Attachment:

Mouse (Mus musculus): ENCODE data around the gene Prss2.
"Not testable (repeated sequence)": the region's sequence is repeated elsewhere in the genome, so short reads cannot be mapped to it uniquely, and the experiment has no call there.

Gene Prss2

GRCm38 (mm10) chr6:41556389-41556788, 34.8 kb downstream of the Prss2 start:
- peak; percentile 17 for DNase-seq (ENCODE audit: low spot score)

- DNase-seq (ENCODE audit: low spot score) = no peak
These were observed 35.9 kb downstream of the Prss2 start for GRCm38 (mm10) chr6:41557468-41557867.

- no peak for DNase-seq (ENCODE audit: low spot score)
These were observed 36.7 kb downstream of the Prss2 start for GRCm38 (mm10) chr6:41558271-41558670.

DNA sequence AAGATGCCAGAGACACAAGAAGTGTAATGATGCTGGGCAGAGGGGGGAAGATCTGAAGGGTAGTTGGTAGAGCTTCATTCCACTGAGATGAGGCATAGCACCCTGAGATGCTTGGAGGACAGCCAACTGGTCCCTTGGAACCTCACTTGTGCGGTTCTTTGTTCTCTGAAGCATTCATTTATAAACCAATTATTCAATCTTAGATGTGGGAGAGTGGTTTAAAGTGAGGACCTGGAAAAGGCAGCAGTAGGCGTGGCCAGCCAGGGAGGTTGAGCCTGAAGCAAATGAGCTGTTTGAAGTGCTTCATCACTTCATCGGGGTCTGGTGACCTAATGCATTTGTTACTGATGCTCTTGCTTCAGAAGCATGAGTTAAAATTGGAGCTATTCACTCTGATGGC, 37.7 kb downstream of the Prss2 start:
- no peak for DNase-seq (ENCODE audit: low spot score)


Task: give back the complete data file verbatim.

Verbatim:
Mouse (Mus musculus): ENCODE data around the gene Prss2.
"Not testable (repeated sequence)": the region's sequence is repeated elsewhere in the genome, so short reads cannot be mapped to it uniquely, and the experiment has no call there.

Gene Prss2

GRCm38 (mm10) chr6:41556389-41556788, 34.8 kb downstream of the Prss2 start:
- peak; percentile 17 for DNase-seq (ENCODE audit: low spot score)

- DNase-seq (ENCODE audit: low spot score) = no peak
These were observed 35.9 kb downstream of the Prss2 start for GRCm38 (mm10) chr6:41557468-41557867.

- no peak for DNase-seq (ENCODE audit: low spot score)
These were observed 36.7 kb downstream of the Prss2 start for GRCm38 (mm10) chr6:41558271-41558670.

DNA sequence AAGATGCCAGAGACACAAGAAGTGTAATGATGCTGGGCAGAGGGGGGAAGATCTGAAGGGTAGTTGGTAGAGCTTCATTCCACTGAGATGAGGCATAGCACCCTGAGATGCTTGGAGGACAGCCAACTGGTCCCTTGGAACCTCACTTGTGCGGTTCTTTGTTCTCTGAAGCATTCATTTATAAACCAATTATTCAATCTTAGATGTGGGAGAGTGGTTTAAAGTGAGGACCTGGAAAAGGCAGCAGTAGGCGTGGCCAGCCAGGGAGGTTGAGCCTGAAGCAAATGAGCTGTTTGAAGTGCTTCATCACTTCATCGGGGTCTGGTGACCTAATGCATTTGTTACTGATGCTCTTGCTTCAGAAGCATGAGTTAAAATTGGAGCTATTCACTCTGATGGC, 37.7 kb downstream of the Prss2 start:
- no peak for DNase-seq (ENCODE audit: low spot score)